Goldman Sachs recorded a US$96 million ($152.4 million) loss for its asset management business in the first quarter, as the group’s earnings nearly split in half year-on-year.
The US investment banking giant posted a US$8.7 billion ($13.8 billion) total net revenue for the three months leading to the end of March, slipping by 1 per cent from the first quarter a year prior and 12 per cent lower than the quarter before.
However its net earnings of US$1.2 billion ($1.9 billion) had plummeted by 46 per cent from the previous year, while net earnings applicable to shareholders was down 49 per cent. Diluted earnings per share were US$3.11 ($4.95).
The downfall was largely put down to a dragged result for the asset management segment, a drastic change from its US$1.7 billion ($2.7 billion) net revenues in the first quarter of 2019.
A US$868 million ($1.3 billion) net loss in lending and debt investments had dragged Goldman Sachs’ asset management business, along with a US$22 million ($35 million) loss in equity investments.
Goldman Sachs cited macro-economic concerns resulting from the “challenging operating environment [that] led to decreased global equity prices, wider credit spreads and uncertainty in the economic outlook.”
Lending and debt investments thus reflected losses across debt securities while equity investments showed significant net losses from public equities, along with lower net gains from private equities.
But assets under supervision (AUS) in the asset management business had grown by 17 per cent from the year before to US$1.3 billion ($2 billion), the vast majority of the group’s AUS of US$1.8 billion ($2.8 billion).
Meanwhile, the investment banking, global markets and consumer and wealth management segments all grew. Investment banking produced net revenues of US$2.1 billion ($3.3 billion), up 25 per cent from the year before, and managing its second-highest quarterly performance.
Global markets generated US$5.1 billion ($8.1 billion) in net revenues, up 28 per cent. It contributed 59 per cent of the group’s net revenue.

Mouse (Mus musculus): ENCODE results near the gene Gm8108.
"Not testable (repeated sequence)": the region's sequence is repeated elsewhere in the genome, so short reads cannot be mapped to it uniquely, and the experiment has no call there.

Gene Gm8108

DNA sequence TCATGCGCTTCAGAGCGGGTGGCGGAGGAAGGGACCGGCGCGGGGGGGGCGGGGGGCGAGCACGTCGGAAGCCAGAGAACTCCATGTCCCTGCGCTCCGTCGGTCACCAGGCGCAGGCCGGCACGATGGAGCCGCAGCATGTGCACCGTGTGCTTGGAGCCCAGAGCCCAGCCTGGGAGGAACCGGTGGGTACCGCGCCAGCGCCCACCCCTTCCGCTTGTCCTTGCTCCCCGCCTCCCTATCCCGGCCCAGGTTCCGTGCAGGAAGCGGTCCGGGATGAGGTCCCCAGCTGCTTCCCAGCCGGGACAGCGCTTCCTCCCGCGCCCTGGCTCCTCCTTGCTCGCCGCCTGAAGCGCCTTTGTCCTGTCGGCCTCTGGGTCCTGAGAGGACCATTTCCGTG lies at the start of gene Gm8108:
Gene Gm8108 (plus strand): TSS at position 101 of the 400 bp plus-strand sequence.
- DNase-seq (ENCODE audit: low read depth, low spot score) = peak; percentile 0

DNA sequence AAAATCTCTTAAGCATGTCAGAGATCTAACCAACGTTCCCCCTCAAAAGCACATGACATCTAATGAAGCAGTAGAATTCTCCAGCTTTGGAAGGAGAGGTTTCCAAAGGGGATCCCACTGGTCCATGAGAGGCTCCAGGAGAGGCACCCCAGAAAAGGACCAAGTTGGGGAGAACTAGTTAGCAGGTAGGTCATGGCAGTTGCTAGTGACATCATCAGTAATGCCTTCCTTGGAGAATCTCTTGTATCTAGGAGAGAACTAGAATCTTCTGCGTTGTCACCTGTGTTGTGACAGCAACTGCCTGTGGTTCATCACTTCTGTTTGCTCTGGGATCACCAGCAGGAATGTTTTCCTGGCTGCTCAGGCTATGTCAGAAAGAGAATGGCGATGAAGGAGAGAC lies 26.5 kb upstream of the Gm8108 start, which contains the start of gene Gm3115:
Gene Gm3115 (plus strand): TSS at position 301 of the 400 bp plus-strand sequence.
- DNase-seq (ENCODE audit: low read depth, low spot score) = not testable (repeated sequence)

The consumer and wealth management division made US$1.4 billion ($2.2 billion), rising by 21 per cent. The wealth management portion in particular had made US$1.2 billion ($1.9 billion), an increase of 18 per cent.
Despite “high market volatility”, Goldman Sachs chairman and chief executive David Solomon has remained optimistic.
“Our quarterly profitability was inevitably affected by the economic dislocation,” Mr Solomon said.
“As public policy measures to stem the pandemic take root, I am firmly convinced that our firm will emerge well positioned to help our clients and communities recover.”
Around 98 per cent of the group’s global staff are working remotely as part of its contingency plan through the pandemic.
Goldman Sachs’ operating expenses were US$6.46 billion ($10.2 billion) for the quarter, 10 per cent higher year-on-year.
Net provisions for litigation and regulatory proceedings for the first quarter of 2020 were US$184 million ($292.8 million), a sizeable rise from US$37 million ($58.8 million) the year before.
The board declared a dividend of US$1.25 ($1.98) per share, to be paid on 29 June.
Sarah Simpkins is a journalist at Momentum Media, reporting primarily on banking, financial services and wealth.
Prior to joining the team in 2018, Sarah worked in trade media and produced stories for a current affairs program on community radio.
You can contact her on [email protected].
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